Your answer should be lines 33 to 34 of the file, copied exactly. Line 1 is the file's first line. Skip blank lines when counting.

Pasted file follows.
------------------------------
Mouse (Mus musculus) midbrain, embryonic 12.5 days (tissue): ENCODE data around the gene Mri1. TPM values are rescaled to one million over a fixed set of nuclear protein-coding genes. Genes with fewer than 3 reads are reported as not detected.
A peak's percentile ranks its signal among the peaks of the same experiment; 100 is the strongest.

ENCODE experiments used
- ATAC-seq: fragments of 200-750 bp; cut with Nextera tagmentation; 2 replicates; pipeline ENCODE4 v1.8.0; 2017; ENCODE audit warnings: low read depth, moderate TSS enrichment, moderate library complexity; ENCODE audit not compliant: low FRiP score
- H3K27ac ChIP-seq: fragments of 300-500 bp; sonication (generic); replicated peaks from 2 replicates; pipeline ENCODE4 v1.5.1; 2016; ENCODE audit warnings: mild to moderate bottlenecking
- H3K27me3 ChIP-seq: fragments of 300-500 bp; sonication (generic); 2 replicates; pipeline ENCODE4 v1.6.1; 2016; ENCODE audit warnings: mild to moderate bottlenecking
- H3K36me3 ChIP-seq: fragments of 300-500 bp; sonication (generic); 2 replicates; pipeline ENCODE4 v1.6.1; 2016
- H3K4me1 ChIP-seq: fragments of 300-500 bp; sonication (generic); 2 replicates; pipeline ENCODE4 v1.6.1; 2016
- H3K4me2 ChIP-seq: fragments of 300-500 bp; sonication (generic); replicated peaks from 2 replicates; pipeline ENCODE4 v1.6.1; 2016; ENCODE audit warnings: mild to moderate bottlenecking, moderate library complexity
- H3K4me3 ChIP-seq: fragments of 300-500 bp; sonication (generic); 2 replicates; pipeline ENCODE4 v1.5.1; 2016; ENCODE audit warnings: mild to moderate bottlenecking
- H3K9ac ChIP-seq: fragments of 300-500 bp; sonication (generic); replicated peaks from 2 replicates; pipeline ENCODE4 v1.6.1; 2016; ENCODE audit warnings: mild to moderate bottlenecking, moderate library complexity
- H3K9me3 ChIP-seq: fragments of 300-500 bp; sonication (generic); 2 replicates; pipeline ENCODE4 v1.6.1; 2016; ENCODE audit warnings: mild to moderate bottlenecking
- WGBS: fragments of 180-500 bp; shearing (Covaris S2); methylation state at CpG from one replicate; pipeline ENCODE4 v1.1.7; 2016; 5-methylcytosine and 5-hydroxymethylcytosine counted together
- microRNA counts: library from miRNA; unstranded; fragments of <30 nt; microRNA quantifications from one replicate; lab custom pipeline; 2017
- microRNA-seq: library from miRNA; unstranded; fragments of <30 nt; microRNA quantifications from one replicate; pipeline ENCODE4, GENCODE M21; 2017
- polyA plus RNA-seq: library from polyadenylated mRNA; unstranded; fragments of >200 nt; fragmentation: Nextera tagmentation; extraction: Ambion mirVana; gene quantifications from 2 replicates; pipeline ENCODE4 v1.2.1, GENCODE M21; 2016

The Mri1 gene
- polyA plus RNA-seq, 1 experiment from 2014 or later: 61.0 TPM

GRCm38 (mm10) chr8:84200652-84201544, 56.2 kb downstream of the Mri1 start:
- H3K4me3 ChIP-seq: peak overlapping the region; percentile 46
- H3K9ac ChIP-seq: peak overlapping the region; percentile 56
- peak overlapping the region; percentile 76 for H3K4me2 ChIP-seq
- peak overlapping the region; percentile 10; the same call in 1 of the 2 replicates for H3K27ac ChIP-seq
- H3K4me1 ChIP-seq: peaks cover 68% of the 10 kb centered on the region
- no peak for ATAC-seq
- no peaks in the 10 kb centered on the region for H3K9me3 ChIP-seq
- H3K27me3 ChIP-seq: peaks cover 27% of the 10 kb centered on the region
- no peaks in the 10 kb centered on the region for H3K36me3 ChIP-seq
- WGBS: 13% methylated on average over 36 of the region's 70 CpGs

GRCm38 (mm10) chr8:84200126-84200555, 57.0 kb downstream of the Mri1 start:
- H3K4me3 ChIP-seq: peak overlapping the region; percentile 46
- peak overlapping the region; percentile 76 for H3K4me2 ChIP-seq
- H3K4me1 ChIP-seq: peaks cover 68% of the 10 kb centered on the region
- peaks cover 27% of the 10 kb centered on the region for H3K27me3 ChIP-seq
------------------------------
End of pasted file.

- H3K4me1 ChIP-seq: peaks cover 68% of the 10 kb centered on the region
- peaks cover 27% of the 10 kb centered on the region for H3K27me3 ChIP-seq